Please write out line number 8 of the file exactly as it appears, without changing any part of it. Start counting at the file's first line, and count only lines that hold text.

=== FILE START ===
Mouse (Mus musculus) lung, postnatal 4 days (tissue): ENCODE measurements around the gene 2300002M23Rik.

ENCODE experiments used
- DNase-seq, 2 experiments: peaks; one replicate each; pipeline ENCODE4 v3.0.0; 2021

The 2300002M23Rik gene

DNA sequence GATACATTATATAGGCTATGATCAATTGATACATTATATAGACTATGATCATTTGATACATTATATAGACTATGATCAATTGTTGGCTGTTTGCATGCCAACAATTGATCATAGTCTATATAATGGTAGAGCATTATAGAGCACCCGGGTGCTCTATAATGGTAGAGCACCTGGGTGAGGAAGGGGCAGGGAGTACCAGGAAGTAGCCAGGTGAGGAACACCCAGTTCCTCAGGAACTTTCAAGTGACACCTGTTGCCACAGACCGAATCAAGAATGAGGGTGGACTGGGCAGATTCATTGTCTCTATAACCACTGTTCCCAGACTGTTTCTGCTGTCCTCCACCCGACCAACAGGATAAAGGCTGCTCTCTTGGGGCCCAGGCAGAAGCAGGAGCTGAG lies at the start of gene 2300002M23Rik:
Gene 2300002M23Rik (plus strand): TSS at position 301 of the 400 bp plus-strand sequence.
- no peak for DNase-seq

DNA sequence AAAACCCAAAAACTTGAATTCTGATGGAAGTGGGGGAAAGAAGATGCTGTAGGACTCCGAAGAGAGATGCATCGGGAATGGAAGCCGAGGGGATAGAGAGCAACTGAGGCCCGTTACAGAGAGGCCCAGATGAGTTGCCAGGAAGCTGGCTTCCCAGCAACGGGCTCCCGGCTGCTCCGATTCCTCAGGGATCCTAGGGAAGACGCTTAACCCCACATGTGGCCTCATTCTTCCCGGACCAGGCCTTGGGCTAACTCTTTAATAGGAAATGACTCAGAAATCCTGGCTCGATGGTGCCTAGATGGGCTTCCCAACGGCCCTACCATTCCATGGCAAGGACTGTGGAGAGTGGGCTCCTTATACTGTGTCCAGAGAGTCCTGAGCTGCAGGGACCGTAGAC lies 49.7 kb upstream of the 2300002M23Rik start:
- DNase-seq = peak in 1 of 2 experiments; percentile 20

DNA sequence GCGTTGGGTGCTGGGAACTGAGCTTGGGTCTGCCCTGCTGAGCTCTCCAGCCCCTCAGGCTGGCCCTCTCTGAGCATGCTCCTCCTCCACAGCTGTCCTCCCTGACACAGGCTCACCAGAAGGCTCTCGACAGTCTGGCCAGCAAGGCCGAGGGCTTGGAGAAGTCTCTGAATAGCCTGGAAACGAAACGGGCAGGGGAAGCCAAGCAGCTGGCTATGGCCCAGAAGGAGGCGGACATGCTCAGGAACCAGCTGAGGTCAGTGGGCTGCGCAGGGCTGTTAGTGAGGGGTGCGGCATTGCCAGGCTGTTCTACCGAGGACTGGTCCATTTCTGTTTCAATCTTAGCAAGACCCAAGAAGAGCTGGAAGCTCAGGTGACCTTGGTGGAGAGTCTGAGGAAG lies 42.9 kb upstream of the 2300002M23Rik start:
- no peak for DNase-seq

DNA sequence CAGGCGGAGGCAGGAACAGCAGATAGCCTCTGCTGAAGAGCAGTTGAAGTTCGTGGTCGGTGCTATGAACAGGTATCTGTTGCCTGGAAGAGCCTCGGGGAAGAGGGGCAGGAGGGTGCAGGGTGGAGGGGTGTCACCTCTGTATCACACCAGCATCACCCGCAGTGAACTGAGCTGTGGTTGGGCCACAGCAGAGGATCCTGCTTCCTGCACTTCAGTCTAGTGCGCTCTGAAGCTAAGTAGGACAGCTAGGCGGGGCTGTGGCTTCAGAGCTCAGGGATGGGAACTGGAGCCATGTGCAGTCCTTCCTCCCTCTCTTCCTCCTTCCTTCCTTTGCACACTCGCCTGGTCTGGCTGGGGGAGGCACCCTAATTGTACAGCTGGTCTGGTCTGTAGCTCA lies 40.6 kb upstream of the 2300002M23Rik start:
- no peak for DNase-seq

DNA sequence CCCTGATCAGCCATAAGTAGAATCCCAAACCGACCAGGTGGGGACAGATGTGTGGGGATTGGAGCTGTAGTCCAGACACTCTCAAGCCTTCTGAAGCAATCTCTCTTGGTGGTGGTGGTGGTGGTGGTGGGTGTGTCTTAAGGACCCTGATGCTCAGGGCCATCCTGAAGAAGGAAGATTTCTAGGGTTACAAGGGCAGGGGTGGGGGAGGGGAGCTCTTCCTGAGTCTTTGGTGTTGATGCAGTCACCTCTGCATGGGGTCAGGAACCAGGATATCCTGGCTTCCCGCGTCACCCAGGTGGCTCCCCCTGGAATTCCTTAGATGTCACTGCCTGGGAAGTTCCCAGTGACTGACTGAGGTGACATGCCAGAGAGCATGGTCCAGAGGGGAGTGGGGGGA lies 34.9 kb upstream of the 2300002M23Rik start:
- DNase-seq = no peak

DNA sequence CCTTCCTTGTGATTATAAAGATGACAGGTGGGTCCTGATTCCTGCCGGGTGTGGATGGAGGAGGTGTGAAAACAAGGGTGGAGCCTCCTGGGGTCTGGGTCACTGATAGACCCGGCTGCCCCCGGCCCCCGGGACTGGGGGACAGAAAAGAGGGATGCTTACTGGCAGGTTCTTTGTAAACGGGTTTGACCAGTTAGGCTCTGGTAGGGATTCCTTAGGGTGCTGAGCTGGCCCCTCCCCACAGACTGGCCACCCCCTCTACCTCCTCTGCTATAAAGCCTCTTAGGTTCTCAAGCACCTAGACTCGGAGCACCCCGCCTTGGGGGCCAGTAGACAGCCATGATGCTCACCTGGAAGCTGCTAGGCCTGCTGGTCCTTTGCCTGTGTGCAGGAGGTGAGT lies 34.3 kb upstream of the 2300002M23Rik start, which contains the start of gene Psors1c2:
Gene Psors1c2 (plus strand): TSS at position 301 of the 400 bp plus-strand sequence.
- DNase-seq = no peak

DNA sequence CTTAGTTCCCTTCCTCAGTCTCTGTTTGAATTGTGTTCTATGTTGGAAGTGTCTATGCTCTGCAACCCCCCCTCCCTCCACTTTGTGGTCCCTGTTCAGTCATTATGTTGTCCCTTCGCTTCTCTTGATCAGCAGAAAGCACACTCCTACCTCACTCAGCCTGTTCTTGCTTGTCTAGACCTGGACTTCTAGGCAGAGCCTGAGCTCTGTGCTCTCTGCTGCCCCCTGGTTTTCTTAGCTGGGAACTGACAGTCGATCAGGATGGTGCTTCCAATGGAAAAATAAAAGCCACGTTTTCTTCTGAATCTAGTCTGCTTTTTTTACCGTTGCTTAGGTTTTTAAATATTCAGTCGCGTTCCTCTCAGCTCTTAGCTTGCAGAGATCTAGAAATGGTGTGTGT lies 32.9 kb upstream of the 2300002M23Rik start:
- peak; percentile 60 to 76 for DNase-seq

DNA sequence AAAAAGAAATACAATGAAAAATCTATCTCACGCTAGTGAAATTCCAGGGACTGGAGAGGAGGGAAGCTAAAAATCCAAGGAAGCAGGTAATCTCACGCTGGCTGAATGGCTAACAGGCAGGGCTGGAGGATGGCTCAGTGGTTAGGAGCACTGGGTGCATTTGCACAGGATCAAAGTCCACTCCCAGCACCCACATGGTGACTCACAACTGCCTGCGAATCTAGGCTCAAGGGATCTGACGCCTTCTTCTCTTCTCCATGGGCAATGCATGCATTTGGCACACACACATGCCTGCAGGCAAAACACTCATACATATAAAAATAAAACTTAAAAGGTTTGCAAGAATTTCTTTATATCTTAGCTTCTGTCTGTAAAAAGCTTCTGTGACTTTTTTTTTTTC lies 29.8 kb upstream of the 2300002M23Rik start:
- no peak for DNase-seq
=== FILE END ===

DNA sequence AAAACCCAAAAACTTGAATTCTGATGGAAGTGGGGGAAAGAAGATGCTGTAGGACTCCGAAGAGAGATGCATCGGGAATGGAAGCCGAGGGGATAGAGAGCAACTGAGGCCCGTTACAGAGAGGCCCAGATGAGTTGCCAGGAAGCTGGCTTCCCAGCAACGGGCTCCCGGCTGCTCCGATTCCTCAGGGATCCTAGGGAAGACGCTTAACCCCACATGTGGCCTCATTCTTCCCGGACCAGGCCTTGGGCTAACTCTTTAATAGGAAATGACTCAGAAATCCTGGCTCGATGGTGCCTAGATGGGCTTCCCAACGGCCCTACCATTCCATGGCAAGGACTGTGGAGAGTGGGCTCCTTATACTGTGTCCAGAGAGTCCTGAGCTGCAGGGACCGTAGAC lies 49.7 kb upstream of the 2300002M23Rik start: